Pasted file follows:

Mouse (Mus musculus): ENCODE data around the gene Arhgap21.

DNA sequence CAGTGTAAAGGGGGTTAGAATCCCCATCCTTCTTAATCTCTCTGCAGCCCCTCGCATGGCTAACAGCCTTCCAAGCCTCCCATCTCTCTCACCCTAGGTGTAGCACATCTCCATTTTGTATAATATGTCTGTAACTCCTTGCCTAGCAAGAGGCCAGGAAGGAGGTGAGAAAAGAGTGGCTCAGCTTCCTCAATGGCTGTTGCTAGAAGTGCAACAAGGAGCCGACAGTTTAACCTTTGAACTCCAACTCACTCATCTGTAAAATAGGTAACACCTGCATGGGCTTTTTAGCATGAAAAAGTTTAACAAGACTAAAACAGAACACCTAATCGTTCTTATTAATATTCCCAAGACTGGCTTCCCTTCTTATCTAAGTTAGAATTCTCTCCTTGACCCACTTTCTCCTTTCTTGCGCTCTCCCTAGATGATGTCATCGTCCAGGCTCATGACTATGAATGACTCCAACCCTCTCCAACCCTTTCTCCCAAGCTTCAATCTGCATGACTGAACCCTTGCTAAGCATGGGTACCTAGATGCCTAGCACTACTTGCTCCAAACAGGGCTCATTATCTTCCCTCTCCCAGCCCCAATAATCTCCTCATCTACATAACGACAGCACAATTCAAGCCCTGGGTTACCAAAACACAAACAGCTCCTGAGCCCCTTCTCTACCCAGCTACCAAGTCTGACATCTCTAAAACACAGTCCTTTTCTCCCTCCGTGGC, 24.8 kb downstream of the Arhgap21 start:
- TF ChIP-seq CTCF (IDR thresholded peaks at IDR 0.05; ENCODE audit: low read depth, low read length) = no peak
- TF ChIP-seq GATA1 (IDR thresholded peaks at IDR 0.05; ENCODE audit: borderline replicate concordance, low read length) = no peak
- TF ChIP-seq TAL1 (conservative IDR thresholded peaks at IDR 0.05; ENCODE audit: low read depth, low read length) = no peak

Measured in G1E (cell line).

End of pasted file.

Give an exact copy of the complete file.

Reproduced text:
Mouse (Mus musculus): ENCODE data around the gene Arhgap21.

DNA sequence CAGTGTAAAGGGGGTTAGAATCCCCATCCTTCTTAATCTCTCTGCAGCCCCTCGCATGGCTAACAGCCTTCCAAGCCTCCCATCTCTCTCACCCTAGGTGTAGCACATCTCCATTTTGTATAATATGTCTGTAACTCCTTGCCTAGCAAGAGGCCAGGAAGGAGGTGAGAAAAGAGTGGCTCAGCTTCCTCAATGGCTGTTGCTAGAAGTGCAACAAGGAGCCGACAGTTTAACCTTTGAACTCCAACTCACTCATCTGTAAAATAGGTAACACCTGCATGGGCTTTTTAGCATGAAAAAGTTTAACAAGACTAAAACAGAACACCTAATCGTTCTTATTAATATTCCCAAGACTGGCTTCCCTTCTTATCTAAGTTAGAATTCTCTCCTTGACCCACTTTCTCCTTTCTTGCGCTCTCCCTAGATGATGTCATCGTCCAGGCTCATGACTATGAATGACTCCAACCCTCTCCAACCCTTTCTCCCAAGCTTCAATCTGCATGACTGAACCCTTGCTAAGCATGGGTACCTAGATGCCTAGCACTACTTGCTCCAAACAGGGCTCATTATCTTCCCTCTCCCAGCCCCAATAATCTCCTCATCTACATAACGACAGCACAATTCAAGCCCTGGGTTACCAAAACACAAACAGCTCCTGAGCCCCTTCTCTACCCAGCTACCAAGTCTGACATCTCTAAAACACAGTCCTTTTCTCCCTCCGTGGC, 24.8 kb downstream of the Arhgap21 start:
- TF ChIP-seq CTCF (IDR thresholded peaks at IDR 0.05; ENCODE audit: low read depth, low read length) = no peak
- TF ChIP-seq GATA1 (IDR thresholded peaks at IDR 0.05; ENCODE audit: borderline replicate concordance, low read length) = no peak
- TF ChIP-seq TAL1 (conservative IDR thresholded peaks at IDR 0.05; ENCODE audit: low read depth, low read length) = no peak

Measured in G1E (cell line).